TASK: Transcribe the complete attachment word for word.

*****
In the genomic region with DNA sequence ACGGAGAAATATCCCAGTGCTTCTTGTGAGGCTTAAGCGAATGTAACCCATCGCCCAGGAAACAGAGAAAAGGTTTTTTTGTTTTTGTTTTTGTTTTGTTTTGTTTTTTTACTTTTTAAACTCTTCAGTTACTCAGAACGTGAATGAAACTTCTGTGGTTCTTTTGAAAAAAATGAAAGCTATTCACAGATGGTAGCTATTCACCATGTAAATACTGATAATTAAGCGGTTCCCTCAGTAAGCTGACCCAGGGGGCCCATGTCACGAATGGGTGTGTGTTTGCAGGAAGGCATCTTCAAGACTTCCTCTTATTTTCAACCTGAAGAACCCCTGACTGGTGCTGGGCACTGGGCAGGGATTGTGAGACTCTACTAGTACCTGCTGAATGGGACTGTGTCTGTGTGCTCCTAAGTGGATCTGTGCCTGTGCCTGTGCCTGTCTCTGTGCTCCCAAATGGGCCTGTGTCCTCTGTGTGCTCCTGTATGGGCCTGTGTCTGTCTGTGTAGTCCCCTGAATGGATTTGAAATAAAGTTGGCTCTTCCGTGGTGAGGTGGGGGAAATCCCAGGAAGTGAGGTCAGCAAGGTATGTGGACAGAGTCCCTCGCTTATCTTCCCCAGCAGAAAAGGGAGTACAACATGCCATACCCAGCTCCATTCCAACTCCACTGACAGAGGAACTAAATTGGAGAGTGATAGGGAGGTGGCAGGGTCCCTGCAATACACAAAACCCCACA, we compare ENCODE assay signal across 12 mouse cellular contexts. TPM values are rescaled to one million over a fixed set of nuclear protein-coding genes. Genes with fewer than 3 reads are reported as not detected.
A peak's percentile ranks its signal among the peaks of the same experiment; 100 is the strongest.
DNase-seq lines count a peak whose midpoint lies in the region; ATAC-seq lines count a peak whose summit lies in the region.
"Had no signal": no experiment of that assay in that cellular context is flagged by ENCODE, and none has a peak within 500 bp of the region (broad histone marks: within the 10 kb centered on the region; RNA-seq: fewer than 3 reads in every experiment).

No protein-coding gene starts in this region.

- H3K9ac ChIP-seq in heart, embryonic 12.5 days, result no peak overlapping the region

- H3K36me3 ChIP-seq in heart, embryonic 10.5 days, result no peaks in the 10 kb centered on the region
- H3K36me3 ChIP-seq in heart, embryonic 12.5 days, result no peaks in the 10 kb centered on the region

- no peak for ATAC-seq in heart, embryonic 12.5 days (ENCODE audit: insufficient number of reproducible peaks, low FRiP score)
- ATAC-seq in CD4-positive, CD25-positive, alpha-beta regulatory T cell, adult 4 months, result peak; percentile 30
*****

In the genomic region with DNA sequence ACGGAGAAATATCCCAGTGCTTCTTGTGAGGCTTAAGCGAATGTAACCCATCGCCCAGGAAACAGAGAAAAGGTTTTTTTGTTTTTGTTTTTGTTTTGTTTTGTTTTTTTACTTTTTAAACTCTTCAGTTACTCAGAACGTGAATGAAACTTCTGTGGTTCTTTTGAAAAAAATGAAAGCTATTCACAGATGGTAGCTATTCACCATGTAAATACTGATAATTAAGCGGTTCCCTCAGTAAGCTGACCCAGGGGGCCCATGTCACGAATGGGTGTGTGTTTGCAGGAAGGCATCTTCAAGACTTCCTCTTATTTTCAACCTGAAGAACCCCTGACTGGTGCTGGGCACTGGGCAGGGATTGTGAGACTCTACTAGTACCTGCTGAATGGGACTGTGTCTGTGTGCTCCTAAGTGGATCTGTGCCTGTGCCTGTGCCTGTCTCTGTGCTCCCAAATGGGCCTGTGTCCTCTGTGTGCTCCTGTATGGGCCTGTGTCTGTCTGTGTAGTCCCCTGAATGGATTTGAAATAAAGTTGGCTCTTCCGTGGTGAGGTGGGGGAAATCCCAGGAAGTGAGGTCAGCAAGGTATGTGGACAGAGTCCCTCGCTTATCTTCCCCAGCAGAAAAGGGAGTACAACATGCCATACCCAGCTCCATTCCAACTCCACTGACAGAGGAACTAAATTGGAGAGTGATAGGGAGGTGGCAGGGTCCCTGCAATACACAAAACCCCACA, we compare ENCODE assay signal across 12 mouse cellular contexts. TPM values are rescaled to one million over a fixed set of nuclear protein-coding genes. Genes with fewer than 3 reads are reported as not detected.
A peak's percentile ranks its signal among the peaks of the same experiment; 100 is the strongest.
DNase-seq lines count a peak whose midpoint lies in the region; ATAC-seq lines count a peak whose summit lies in the region.
"Had no signal": no experiment of that assay in that cellular context is flagged by ENCODE, and none has a peak within 500 bp of the region (broad histone marks: within the 10 kb centered on the region; RNA-seq: fewer than 3 reads in every experiment).

No protein-coding gene starts in this region.

- H3K9ac ChIP-seq in heart, embryonic 12.5 days, result no peak overlapping the region

- H3K36me3 ChIP-seq in heart, embryonic 10.5 days, result no peaks in the 10 kb centered on the region
- H3K36me3 ChIP-seq in heart, embryonic 12.5 days, result no peaks in the 10 kb centered on the region

- no peak for ATAC-seq in heart, embryonic 12.5 days (ENCODE audit: insufficient number of reproducible peaks, low FRiP score)
- ATAC-seq in CD4-positive, CD25-positive, alpha-beta regulatory T cell, adult 4 months, result peak; percentile 30